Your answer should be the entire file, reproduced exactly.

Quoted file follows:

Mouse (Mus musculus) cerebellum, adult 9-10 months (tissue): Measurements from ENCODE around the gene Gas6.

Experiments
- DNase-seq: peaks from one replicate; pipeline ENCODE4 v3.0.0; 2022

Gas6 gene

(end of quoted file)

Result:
Mouse (Mus musculus) cerebellum, adult 9-10 months (tissue): Measurements from ENCODE around the gene Gas6.

Experiments
- DNase-seq: peaks from one replicate; pipeline ENCODE4 v3.0.0; 2022

Gas6 gene